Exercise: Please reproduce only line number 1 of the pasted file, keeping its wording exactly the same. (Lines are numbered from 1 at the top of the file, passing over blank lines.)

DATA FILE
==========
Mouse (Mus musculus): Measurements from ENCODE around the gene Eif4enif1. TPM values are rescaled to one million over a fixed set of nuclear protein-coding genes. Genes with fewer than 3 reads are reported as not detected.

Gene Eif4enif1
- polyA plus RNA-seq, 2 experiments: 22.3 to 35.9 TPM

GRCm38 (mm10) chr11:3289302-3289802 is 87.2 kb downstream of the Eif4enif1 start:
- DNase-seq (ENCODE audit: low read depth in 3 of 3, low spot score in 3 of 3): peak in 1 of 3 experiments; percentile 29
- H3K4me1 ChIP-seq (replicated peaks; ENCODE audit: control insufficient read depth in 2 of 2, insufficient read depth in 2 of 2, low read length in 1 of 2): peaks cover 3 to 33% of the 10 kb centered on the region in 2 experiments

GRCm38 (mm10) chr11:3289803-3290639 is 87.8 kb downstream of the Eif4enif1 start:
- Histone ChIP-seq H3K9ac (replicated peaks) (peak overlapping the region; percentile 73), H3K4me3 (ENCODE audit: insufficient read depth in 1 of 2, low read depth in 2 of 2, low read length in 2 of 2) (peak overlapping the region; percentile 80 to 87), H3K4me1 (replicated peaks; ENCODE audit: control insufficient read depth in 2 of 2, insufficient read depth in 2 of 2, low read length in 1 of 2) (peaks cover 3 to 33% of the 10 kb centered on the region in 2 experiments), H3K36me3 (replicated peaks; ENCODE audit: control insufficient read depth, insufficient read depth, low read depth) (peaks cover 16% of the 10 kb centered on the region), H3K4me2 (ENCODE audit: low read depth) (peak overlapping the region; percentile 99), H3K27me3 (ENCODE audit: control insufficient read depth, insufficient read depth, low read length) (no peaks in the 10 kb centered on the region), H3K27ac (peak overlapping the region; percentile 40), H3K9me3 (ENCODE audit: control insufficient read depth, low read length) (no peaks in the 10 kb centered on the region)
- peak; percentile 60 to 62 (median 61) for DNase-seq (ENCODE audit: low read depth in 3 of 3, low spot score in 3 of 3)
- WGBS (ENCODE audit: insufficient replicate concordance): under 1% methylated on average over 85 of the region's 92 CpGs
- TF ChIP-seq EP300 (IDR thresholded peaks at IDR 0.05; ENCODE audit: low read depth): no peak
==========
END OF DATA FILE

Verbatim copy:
Mouse (Mus musculus): Measurements from ENCODE around the gene Eif4enif1. TPM values are rescaled to one million over a fixed set of nuclear protein-coding genes. Genes with fewer than 3 reads are reported as not detected.